Industry Outlook: Nonprofits

September 9, 2013

Businesses have a very easy way to measure their outcome: profit and loss. But beyond these metrics, some of the benefits we offer are really social in nature. How can we measure the impact of our work?

BALKEN: Equality Utah is a policy organization, and that’s supported by our education and outreach as well as our work with elected officials. Initially, we were really looking at our measurements as being statewide policy—and I don’t think it would surprise anyone around this table that it’s not an easy thing to achieve when you’re working on behalf of gay and transgender people in this state.

What we found was it was really important for us to begin to look at all the areas where we could have policy impacts. We had an opportunity to work with businesses, talking to them about their internal nondiscrimination policies, which is very measurable.

Another metric that we’ve begun to implement is measuring the increase in our membership base. In each community that we go into, we measure how many new members we’ve picked up and how many low-level donors we’ve picked up. These are the $5 to $10 gifts a month. That’s been a way for us to demonstrate to our donors that not only is the message getting to the population, but it’s helping to build the internal capacity and strengthen the organization toward our long-term goals.

WASHBURN: It’s tricky measuring impact. We do a lot of online surveying regarding guest experiences, and we’re getting better at it. There are other institutions that have 12 or 15 people doing that. We just hired our first one. But we’ve been doing it for a year, so we have a benchmark, and then we are growing that as far as deepening the relationship, deepening the experience.

One of the ways we measure it is in our membership program and year over year, we’re up 22 percent in our membership. We do specific surveys with members as well, trying to gauge how long have they been a member and do they renew. Then we’ll survey those who don’t renew to understand why they don’t renew. So we’re getting a lot more targeted.

WUNDERLI: We feel very strongly about showing return on investment not only to our investors but also to our participants in the program, so we’ve done a lot of collaborations in the community, working with the Social Research Institute from the University of Utah. We work with low-income people to increase their financial capability, and with the economy the way it is, a lot of middle-class people have fallen into poverty who have never been there before. So we’re working with the Department of Workforce Services to really help people with practical financial skills.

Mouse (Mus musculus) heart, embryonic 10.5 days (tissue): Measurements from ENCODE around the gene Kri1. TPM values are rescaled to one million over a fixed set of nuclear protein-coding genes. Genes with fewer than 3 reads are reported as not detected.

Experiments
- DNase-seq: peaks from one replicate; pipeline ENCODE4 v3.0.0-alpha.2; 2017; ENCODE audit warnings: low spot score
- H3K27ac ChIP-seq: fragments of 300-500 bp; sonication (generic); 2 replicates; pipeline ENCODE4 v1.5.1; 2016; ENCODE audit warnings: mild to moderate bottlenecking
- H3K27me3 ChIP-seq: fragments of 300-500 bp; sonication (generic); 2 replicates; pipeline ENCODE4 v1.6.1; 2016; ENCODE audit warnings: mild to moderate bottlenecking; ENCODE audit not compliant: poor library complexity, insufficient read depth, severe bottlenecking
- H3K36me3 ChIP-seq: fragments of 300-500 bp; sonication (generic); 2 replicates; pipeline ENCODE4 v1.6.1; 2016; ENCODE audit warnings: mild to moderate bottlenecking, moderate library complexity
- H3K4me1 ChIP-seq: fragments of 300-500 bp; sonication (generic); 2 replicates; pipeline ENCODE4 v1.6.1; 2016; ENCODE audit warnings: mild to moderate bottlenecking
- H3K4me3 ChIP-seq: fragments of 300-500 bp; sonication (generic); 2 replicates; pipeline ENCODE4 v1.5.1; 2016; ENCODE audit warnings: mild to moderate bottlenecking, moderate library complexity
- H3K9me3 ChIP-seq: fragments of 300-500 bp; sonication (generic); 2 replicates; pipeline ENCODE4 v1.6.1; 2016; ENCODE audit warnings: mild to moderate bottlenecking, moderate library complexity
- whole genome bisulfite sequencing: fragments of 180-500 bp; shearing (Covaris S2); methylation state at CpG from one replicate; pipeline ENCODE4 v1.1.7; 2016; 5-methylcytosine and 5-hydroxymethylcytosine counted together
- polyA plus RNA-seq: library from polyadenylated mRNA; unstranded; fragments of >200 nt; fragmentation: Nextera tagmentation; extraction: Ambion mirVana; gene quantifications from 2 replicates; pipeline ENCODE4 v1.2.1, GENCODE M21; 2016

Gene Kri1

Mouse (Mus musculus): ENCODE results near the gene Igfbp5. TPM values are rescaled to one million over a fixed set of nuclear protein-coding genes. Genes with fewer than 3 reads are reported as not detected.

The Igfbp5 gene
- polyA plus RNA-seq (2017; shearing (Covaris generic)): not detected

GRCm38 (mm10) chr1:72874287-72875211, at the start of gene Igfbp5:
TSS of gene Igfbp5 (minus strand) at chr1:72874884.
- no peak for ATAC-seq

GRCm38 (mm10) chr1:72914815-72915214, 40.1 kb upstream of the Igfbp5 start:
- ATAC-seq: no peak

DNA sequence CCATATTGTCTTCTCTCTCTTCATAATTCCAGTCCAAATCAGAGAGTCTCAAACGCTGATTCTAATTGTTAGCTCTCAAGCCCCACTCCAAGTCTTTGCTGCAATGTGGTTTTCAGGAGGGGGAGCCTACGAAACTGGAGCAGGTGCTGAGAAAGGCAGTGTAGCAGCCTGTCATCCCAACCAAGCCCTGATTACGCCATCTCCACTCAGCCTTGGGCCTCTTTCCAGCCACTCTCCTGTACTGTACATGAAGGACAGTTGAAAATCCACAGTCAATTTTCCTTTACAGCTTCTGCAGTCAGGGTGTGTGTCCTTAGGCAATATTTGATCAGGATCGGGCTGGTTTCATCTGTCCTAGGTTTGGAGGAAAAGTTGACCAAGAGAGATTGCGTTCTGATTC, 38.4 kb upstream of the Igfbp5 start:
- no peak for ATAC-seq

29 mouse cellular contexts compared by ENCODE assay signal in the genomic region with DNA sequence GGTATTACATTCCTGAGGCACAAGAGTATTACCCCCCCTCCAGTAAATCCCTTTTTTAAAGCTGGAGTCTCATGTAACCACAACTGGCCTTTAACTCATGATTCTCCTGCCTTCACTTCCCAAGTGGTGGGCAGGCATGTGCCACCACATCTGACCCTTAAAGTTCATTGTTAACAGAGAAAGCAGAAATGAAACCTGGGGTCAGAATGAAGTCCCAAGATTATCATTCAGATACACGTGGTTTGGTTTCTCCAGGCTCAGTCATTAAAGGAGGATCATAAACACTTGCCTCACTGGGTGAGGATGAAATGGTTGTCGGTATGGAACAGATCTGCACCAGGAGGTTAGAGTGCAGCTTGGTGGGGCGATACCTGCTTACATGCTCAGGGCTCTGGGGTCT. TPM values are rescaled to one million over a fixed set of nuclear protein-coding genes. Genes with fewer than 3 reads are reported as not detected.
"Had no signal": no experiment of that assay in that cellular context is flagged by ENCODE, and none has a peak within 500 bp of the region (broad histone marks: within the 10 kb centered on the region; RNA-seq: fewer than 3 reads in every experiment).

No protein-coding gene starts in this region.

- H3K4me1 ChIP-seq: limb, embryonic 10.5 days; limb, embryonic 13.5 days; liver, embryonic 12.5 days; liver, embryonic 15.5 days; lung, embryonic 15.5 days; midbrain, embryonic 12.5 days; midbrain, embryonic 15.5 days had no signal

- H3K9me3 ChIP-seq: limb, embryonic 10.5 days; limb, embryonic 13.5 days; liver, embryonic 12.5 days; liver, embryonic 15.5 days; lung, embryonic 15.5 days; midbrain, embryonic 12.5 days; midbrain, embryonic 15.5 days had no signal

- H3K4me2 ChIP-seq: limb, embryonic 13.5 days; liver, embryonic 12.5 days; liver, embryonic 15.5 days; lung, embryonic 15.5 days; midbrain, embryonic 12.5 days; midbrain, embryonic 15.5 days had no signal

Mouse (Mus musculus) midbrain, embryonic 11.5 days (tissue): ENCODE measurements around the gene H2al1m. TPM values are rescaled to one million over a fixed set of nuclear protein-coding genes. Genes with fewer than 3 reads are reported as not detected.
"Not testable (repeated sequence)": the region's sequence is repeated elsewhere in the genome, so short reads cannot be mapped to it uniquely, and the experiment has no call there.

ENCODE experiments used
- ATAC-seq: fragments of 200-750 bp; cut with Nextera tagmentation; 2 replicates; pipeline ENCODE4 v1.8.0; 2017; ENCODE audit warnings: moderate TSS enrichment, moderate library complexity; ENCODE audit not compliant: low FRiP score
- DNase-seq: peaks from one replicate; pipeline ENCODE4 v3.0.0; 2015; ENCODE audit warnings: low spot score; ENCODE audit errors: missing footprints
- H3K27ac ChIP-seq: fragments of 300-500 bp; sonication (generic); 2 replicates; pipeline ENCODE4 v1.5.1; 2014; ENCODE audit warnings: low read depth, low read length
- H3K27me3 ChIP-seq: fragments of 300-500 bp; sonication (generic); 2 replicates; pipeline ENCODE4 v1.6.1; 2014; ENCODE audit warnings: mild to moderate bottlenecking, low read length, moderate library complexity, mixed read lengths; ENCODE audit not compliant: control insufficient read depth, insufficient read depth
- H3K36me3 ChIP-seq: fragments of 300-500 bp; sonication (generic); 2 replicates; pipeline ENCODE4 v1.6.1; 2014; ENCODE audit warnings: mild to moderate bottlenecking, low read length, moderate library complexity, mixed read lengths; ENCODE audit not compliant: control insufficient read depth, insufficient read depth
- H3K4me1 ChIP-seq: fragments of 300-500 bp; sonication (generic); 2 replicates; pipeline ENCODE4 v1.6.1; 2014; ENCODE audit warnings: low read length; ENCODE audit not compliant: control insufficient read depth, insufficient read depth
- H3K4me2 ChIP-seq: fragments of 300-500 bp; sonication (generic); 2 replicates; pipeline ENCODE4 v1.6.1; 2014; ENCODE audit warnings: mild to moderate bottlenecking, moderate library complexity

We have other concrete measurements. In our program, when people buy homes or start businesses or go back to school, we measure all of that. What was your job when you came into the program? What were you earning? What is your earning capacity when you complete the program? Were you in authority housing when you came into the program? What kind of a home did you buy? What kind of an interest rate did you get? What kind of mortgage payment do you have?

Everything we do, we want to make sure is measurable not just for our own internal controls, but also to the stakeholders in the community and the people who fund us and the people we serve.        

TRENBEATH-MURRAY: We pinpointed three problems that we’re not very good at that we have been working on for about a year. One is correlating the data so we can show an outcome for, say, children’s academic gains or for parents’ self-sufficiency. I can show that, but what I struggle with is having the research-based knowledge within my shop to make really strong correlations between the two. So when children’s attendance is this level, it’s a predictor that this will be their scores or those kinds of things. I don’t have the knowledge base within my organization to take it to the level of research that I need in order to make a strong case.

Second is the presentation piece. There’s a real science to how it’s presented to policy makers, to donors. What does it look like visually on the paper? When do you use a bar graph versus a pie chart? How do you show that correlation in a quick and strong, powerful way that has a marketing message to it? We’re not good at that, so we’re trying to find somebody to help us with that.

Third is we’re not very good at demonstrating impact: turning it into dollars saved or how it contributes and helps our state. I can tell you that 92 percent of our children left Head Start academically ready for kindergarten last year, but I don’t have it refined to the point that I can tell you how much money that saved the state in long-term benefits.

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